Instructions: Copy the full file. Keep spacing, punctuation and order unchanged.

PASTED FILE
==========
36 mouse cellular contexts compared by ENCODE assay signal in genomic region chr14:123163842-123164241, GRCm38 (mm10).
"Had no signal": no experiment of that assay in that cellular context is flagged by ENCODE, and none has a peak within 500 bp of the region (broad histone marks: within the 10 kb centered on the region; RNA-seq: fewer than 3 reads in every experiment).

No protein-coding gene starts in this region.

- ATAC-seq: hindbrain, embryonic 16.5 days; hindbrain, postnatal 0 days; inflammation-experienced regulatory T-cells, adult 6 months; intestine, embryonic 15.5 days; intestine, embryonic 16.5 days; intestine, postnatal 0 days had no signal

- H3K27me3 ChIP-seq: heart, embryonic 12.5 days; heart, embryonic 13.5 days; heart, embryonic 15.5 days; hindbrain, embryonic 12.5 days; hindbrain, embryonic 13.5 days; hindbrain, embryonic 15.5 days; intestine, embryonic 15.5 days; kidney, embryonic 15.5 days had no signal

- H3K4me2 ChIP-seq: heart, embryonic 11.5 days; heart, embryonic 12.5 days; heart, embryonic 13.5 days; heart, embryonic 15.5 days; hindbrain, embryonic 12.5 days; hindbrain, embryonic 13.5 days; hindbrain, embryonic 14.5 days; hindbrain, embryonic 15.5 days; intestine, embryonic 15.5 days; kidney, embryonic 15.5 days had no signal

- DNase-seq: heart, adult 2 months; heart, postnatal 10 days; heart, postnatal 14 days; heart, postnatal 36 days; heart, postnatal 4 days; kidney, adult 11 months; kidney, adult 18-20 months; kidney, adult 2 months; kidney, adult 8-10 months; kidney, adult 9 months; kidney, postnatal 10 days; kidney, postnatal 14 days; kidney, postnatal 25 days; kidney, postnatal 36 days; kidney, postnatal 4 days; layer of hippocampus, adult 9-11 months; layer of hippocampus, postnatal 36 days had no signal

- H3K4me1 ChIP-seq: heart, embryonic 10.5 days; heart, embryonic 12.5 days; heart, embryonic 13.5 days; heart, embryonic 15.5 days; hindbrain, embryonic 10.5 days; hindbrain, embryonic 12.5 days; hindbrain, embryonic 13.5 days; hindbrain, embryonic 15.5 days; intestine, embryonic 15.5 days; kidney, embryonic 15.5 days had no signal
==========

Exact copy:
36 mouse cellular contexts compared by ENCODE assay signal in genomic region chr14:123163842-123164241, GRCm38 (mm10).
"Had no signal": no experiment of that assay in that cellular context is flagged by ENCODE, and none has a peak within 500 bp of the region (broad histone marks: within the 10 kb centered on the region; RNA-seq: fewer than 3 reads in every experiment).

No protein-coding gene starts in this region.

- ATAC-seq: hindbrain, embryonic 16.5 days; hindbrain, postnatal 0 days; inflammation-experienced regulatory T-cells, adult 6 months; intestine, embryonic 15.5 days; intestine, embryonic 16.5 days; intestine, postnatal 0 days had no signal

- H3K27me3 ChIP-seq: heart, embryonic 12.5 days; heart, embryonic 13.5 days; heart, embryonic 15.5 days; hindbrain, embryonic 12.5 days; hindbrain, embryonic 13.5 days; hindbrain, embryonic 15.5 days; intestine, embryonic 15.5 days; kidney, embryonic 15.5 days had no signal

- H3K4me2 ChIP-seq: heart, embryonic 11.5 days; heart, embryonic 12.5 days; heart, embryonic 13.5 days; heart, embryonic 15.5 days; hindbrain, embryonic 12.5 days; hindbrain, embryonic 13.5 days; hindbrain, embryonic 14.5 days; hindbrain, embryonic 15.5 days; intestine, embryonic 15.5 days; kidney, embryonic 15.5 days had no signal

- DNase-seq: heart, adult 2 months; heart, postnatal 10 days; heart, postnatal 14 days; heart, postnatal 36 days; heart, postnatal 4 days; kidney, adult 11 months; kidney, adult 18-20 months; kidney, adult 2 months; kidney, adult 8-10 months; kidney, adult 9 months; kidney, postnatal 10 days; kidney, postnatal 14 days; kidney, postnatal 25 days; kidney, postnatal 36 days; kidney, postnatal 4 days; layer of hippocampus, adult 9-11 months; layer of hippocampus, postnatal 36 days had no signal

- H3K4me1 ChIP-seq: heart, embryonic 10.5 days; heart, embryonic 12.5 days; heart, embryonic 13.5 days; heart, embryonic 15.5 days; hindbrain, embryonic 10.5 days; hindbrain, embryonic 12.5 days; hindbrain, embryonic 13.5 days; hindbrain, embryonic 15.5 days; intestine, embryonic 15.5 days; kidney, embryonic 15.5 days had no signal